Our new found friends were shocked into silence at this, barely able to believe what they had heard, but this was turning nasty fast, so I stepped in to remind David that we had agreed to meet someone on the other side of the circuit in about five minutes. He looked at me quizzically. “Who?” he demanded. “We don’t know anyone” before he suddenly took in the St George vests and the suspiciously short haircuts, looked at his watch and said “We’d better get a move on”, grabbing his Guardian, his bottle of wine and making off with unseemly haste.

As we left, I heard one of our new found friends saying to another “What’s he on about? I think we might have been insulted. Do you think he was taking the piss Nozzer?” But we never got to find out what Nozzer thought. We had moved on – disappeared into the crowd – making a mental note that tomorrow night we might choose another spot for our evening repast.

Don’t read this if you’re squeamish!

Just had an op done on my eye. Something to do with the epiretinal membrane.

Basically they got a sharp needle, drove it into my eye, sucked out the fluid (possibly, or I may have imagined that) scraped the epiretinal membrane at the back to remove distortion, cut out the lens and put in a new one to remove a cataract, filled the eye up again with the fluid plus a small air bubble (not sure why) and put it all back together again. All in day surgery! Home in time to watch “24 hours in A&E”. Now I’m an expert.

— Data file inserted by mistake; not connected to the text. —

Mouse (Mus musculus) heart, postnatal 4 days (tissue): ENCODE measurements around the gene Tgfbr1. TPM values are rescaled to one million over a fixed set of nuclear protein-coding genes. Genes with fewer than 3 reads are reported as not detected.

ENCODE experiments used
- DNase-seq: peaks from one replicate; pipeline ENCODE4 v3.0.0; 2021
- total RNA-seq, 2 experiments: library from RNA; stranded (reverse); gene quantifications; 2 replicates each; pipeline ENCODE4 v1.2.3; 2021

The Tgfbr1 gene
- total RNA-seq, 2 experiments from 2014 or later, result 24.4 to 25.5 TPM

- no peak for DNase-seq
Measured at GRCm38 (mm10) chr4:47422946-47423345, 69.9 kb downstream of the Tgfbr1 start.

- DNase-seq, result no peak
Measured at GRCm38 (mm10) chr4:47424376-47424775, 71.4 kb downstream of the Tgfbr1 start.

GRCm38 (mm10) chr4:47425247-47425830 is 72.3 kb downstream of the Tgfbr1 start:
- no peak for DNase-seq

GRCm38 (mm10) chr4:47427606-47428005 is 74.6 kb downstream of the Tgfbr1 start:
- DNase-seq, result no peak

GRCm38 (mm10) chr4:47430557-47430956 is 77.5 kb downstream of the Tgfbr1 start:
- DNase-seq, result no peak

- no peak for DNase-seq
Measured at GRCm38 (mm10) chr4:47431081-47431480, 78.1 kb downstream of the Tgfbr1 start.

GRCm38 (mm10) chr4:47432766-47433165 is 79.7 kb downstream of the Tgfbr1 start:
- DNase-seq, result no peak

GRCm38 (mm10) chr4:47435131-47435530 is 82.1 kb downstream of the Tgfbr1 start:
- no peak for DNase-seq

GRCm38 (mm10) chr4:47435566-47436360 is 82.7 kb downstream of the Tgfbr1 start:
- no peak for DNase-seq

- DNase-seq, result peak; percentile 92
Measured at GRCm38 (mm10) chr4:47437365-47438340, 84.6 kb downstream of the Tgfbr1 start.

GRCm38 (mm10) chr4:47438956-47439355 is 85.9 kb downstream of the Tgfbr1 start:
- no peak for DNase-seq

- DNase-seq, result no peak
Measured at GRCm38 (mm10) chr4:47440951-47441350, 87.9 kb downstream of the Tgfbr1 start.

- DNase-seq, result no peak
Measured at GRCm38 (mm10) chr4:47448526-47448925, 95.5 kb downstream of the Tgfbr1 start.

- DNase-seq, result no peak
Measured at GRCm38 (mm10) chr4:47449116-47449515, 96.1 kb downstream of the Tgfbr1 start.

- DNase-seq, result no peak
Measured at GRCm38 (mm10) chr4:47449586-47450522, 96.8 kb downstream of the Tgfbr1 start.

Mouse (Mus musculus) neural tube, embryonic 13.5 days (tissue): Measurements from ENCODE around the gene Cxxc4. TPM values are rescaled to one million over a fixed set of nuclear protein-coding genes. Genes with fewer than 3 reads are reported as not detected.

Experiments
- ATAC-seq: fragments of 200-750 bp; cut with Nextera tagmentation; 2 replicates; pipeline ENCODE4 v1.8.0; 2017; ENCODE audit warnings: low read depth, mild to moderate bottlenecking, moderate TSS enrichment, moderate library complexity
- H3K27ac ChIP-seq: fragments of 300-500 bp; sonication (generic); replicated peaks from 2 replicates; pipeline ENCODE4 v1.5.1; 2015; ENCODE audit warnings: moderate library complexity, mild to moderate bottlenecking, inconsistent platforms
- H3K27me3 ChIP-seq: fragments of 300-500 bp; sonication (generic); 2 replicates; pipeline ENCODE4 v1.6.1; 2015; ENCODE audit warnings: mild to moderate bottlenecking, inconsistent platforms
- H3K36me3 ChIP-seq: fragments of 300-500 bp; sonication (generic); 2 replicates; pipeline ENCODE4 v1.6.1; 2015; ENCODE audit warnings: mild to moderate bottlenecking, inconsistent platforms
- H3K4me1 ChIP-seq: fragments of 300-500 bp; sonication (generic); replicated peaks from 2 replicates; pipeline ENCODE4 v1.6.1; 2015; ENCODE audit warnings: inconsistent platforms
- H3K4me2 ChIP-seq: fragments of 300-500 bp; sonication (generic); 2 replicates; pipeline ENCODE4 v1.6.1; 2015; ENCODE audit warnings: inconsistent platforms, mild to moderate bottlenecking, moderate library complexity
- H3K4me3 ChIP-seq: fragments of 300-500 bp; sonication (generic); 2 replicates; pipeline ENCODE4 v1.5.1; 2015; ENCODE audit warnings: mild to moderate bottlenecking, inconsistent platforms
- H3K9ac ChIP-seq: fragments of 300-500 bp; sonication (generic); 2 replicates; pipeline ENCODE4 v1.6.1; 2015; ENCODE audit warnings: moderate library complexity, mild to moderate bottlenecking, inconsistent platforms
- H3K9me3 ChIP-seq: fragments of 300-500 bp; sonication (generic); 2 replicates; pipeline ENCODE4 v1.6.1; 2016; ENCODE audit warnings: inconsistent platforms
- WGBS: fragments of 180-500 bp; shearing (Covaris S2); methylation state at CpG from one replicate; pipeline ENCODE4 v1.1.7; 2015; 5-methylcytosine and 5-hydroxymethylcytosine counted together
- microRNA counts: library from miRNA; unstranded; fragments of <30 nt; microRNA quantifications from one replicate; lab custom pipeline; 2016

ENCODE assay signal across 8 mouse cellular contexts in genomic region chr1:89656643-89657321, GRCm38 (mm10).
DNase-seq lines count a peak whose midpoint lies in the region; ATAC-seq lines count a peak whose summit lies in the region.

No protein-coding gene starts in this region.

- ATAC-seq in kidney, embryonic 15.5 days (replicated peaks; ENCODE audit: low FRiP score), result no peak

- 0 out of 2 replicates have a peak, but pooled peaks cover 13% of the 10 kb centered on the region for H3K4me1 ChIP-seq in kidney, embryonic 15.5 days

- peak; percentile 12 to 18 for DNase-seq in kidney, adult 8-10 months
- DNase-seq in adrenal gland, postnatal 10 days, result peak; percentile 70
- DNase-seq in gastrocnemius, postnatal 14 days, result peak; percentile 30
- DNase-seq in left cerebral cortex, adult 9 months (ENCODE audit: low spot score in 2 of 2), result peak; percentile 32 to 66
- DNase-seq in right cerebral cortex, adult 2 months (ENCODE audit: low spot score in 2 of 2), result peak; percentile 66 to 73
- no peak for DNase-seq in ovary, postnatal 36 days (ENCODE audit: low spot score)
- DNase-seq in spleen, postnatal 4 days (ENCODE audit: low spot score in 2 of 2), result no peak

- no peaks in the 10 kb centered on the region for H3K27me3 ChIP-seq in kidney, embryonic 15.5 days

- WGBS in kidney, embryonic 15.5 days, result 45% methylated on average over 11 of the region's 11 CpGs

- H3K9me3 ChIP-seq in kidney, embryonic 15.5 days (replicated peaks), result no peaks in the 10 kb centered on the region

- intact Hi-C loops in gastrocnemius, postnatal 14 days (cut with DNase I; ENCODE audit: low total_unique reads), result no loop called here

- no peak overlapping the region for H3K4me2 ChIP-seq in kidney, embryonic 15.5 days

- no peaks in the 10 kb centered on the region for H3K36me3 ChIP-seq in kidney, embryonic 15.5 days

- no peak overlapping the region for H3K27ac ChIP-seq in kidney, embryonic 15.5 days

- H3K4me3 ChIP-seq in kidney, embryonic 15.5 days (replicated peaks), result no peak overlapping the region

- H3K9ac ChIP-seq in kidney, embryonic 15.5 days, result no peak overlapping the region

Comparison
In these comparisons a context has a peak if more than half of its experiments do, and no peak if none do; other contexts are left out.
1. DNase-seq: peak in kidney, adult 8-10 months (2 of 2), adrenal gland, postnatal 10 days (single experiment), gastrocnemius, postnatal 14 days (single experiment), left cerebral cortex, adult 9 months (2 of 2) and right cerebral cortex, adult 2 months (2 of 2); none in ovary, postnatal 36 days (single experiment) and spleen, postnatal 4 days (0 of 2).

It was under a general anaesthetic (sigh of relief) but apparently they can do it under a local. So now I am walking about with an eye patch like a pirate. And probably typing with a lot of spelling errors since I can’t see the screen very easily.

Just reporting all this because I think it sounds rather splendid. When you hear what they’re going to do it sounds awful. In actual fact, I was pretty much unaware of it and it was fine. But I may as well milk it.

NHS. Bloody marvellous. And wonderful surgeons, doctors and nurses. Let’s give them all a good pay rise. Tell Theresa I said so.

The view From My Window – Rowcroft

The garden at Rowcroft Hospice, Torquay, Devon

The following started off as a blog, and then was expanded as the text for  an address I was honoured to make at a friend’s funeral. The full text is shown here with the permission of the family.

The view from the window at Rowcroft Hospice in Torquay is of a beautiful English garden, planted to give a feeling of space and tranquility – a respite for the patients who savour the chance to view a wider world than the four walls of their ward. The atmosphere is remarkably upbeat for an establishment in which you wouldn’t think there was much chance to find anything positive. But you’d be wrong.

I was here visiting a friend, Paul W. They were trying to sort out his medication to make him more comfortable, and today I saw something remarkable. He had particularly asked me to visit on this day because there was to be a classically trained pianist playing in the chapel, and Paul wanted me to be there because he knew I would enjoy the performance.